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Daniel’s Husband

Michael McKeever’s play about a same sex couple who choose not to get married returns to Off Broadway and seems more relevant that ever.

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Lou Liberatore, Matthew Montelongo, Ryan Spahn and Leland Wheeler in a scene from “Daniel’s Husband” (Photo credit: Carol Rosegg)

Victor Gluck, Editor-in-Chief

Victor Gluck, Editor-in-Chief

Architect Daniel and novelist Mitchell appear to be the perfect couple who have it all: successful careers, beautiful home, good friends, and a seven-year loving relationship. They are the envy of their friends who we meet at a party, Barry who is Mitchell’s agent and best friend, and his latest boyfriend, the much younger Trip. Barry’s promiscuous lifestyle, continually changing boyfriends too young for him, is a contrast to Daniel and Mitchell’s deeply committed life. However, there is a fly in the ointment in their seemingly perfect life.

Mitchell does not believe in gay marriage. He believes that commitment should be enough and that a piece of paper or a public ceremony should not be needed. Daniel, however, wants very much to be married now that they can. Nevertheless, they have gone about all the paperwork for each other’s health care surrogate but they haven’t gotten around to having them notarized.

Matthew Montelongo and Ryan Spahn in a scene from “Daniel’s Husband” (Photo credit: Carol Rosegg)

In point of fact, Daniel’s next of kin is his mother Lydia, a sophisticated widow with too much time on her hands who Daniel describes as “a well-intentioned monster.” She is the sort of woman who wanting to be with-it and up-to-date says to Mitchell when she visits, “You look good, you put on weight,” and in meeting Barry for the first time blurts out, “You’re the one who drinks too much and dates all the young boys.” All is well until an unforeseen episode occurs which affects all of the characters.

What begins as light comedy in Michael McKeever’s well-made play Daniel’s Husband becomes deadly serious in this cautionary tale. If the plot seems familiar, this is a return engagement of a successful play that appeared at the Cherry Lane Theatre in April 2017. The same engaging and proficient cast returns and while designer Brian Prather remains the same, the costume and lighting designers are now different. The play has been tweaked a bit but you will probably not notice if you have seen it before. It still packs an emotional wallop in the way events turn out.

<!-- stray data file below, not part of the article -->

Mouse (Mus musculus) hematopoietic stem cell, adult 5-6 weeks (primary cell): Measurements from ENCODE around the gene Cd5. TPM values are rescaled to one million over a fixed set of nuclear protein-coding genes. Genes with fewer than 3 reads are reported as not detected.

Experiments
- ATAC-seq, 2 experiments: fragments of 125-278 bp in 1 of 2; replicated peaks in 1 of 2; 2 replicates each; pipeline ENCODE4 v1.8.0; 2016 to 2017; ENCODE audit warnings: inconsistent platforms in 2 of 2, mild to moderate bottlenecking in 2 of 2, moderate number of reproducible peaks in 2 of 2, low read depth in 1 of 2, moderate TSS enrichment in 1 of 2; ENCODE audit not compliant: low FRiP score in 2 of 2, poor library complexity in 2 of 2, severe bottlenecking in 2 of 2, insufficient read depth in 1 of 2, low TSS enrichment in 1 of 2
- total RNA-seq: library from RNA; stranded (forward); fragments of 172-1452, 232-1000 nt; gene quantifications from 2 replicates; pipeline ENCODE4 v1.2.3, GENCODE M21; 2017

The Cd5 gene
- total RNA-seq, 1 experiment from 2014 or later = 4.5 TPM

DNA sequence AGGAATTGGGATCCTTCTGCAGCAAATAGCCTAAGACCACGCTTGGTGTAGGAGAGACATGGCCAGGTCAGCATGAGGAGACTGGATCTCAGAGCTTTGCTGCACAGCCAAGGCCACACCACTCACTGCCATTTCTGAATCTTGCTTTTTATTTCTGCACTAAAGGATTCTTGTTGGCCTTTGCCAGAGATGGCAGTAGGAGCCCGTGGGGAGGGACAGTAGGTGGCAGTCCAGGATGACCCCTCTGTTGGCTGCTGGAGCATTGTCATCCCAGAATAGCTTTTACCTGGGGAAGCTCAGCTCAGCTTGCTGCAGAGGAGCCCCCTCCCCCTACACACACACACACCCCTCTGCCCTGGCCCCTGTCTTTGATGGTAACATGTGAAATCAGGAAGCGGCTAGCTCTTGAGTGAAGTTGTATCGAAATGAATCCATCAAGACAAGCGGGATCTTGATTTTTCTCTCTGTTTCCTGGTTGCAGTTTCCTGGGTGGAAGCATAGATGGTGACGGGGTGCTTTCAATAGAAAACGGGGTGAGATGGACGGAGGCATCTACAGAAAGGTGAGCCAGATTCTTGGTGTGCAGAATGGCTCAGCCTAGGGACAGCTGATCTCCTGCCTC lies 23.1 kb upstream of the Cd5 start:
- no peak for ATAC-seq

Matthew Montelongo and Ryan Spahn in a scene from “Daniel’s Husband” (Photo credit: Carol Rosegg)

As the rock-solid, unwavering Mitchell, Matthew Montelongo runs the gamut of emotions. Ryan Spahn who we see less is an appealing Daniel who has never been able to tell his mother the truth about their relationship. Lou Liberatore adds a sort of vulnerability to Barry who is unable to settle down but is a very strong, supportive friend. Anna Holbrook captures both the charming side of Daniel’s mother as well as the overbearing and self-centered side to Lydia. Leland Wheeler is amusing as the 23-year-old Trip who is both callow and green when it comes to general culture as are many in his generation.

Prather’s minimalist, architectural setting remains attractive in an artistic way. Gregory Gale’s contemporary clothing is both becoming and color-coordinated. The subtle lighting by Jeff Croiter is perfectly suitable for the story. While same-sex relationships have been explored elsewhere, Daniel’s Husband is probably the first time that it has been dealt with where we see the consequences of two gay men in a long term relationship not getting married. If you have not seen it previously, it is both entertaining and provocative.

Daniel’s Husband (through December 30, 2018)

Ted Snowden Productions

Primary Stages

Westside Theatre/Upstairs, 407 W. 43rd Street, in Manhattan

For tickets, call 212-239-6200 or visit http://www.danielshusband.com

Running time: one hour and 35 minutes with no intermission

Share your thoughts in the comment section below.

Victor Gluck, Editor-in-Chief
About Victor Gluck, Editor-in-Chief (553 Articles)
Victor Gluck was a drama critic and arts journalist with Back Stage from 1980 – 2006. He started reviewing for TheaterScene.net in 2006, where he was also Associate Editor from 2011-2013, and has been Editor-in-Chief since 2014. He is a voting member of The Drama Desk, the Outer Critics Circle, the American Theatre Critics Association, and the Dramatists Guild of America. His plays have been performed at the Quaigh Theatre, Ryan Repertory Company, St. Clements Church, Nuyorican Poets Café and The Gene Frankel Playwrights/Directors Lab.

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